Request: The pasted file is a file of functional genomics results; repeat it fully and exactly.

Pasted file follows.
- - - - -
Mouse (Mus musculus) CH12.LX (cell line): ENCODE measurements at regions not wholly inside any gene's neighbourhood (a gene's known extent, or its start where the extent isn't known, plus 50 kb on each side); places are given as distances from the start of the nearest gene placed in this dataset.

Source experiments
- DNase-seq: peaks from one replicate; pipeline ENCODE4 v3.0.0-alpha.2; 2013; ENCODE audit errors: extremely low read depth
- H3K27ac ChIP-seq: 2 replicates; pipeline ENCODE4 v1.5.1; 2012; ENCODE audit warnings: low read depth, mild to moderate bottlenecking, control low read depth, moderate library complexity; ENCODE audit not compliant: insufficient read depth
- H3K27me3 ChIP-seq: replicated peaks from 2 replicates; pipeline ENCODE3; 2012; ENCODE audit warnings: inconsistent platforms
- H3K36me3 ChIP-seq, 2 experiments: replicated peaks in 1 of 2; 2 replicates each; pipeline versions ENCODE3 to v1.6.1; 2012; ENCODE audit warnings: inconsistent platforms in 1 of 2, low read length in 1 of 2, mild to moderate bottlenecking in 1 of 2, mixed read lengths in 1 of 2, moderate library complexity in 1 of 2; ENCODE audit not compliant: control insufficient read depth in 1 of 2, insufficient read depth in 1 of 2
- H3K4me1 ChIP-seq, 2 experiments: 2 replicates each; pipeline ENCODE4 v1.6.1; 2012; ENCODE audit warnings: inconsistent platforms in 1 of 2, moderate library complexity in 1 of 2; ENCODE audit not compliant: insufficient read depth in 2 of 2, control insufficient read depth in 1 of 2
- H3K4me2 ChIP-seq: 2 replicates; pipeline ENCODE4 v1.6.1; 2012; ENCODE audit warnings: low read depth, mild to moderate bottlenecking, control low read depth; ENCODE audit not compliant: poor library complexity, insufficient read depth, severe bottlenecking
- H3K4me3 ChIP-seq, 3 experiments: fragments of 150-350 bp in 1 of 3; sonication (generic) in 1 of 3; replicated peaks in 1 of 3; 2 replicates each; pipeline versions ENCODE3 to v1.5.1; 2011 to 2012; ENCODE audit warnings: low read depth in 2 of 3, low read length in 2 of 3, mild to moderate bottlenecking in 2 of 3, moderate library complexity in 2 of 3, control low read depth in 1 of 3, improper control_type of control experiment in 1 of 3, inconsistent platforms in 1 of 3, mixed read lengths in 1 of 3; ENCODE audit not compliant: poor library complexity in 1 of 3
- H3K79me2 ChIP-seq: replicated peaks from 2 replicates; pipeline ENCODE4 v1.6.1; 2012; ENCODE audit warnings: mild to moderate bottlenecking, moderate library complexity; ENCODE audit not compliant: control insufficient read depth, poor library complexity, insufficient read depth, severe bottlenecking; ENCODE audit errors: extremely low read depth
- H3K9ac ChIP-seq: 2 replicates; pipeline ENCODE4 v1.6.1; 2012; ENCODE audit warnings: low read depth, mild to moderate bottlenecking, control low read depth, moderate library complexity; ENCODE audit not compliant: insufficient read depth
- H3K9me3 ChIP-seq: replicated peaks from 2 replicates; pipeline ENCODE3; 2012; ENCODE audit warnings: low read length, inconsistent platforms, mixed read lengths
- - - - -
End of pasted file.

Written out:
Mouse (Mus musculus) CH12.LX (cell line): ENCODE measurements at regions not wholly inside any gene's neighbourhood (a gene's known extent, or its start where the extent isn't known, plus 50 kb on each side); places are given as distances from the start of the nearest gene placed in this dataset.

Source experiments
- DNase-seq: peaks from one replicate; pipeline ENCODE4 v3.0.0-alpha.2; 2013; ENCODE audit errors: extremely low read depth
- H3K27ac ChIP-seq: 2 replicates; pipeline ENCODE4 v1.5.1; 2012; ENCODE audit warnings: low read depth, mild to moderate bottlenecking, control low read depth, moderate library complexity; ENCODE audit not compliant: insufficient read depth
- H3K27me3 ChIP-seq: replicated peaks from 2 replicates; pipeline ENCODE3; 2012; ENCODE audit warnings: inconsistent platforms
- H3K36me3 ChIP-seq, 2 experiments: replicated peaks in 1 of 2; 2 replicates each; pipeline versions ENCODE3 to v1.6.1; 2012; ENCODE audit warnings: inconsistent platforms in 1 of 2, low read length in 1 of 2, mild to moderate bottlenecking in 1 of 2, mixed read lengths in 1 of 2, moderate library complexity in 1 of 2; ENCODE audit not compliant: control insufficient read depth in 1 of 2, insufficient read depth in 1 of 2
- H3K4me1 ChIP-seq, 2 experiments: 2 replicates each; pipeline ENCODE4 v1.6.1; 2012; ENCODE audit warnings: inconsistent platforms in 1 of 2, moderate library complexity in 1 of 2; ENCODE audit not compliant: insufficient read depth in 2 of 2, control insufficient read depth in 1 of 2
- H3K4me2 ChIP-seq: 2 replicates; pipeline ENCODE4 v1.6.1; 2012; ENCODE audit warnings: low read depth, mild to moderate bottlenecking, control low read depth; ENCODE audit not compliant: poor library complexity, insufficient read depth, severe bottlenecking
- H3K4me3 ChIP-seq, 3 experiments: fragments of 150-350 bp in 1 of 3; sonication (generic) in 1 of 3; replicated peaks in 1 of 3; 2 replicates each; pipeline versions ENCODE3 to v1.5.1; 2011 to 2012; ENCODE audit warnings: low read depth in 2 of 3, low read length in 2 of 3, mild to moderate bottlenecking in 2 of 3, moderate library complexity in 2 of 3, control low read depth in 1 of 3, improper control_type of control experiment in 1 of 3, inconsistent platforms in 1 of 3, mixed read lengths in 1 of 3; ENCODE audit not compliant: poor library complexity in 1 of 3
- H3K79me2 ChIP-seq: replicated peaks from 2 replicates; pipeline ENCODE4 v1.6.1; 2012; ENCODE audit warnings: mild to moderate bottlenecking, moderate library complexity; ENCODE audit not compliant: control insufficient read depth, poor library complexity, insufficient read depth, severe bottlenecking; ENCODE audit errors: extremely low read depth
- H3K9ac ChIP-seq: 2 replicates; pipeline ENCODE4 v1.6.1; 2012; ENCODE audit warnings: low read depth, mild to moderate bottlenecking, control low read depth, moderate library complexity; ENCODE audit not compliant: insufficient read depth
- H3K9me3 ChIP-seq: replicated peaks from 2 replicates; pipeline ENCODE3; 2012; ENCODE audit warnings: low read length, inconsistent platforms, mixed read lengths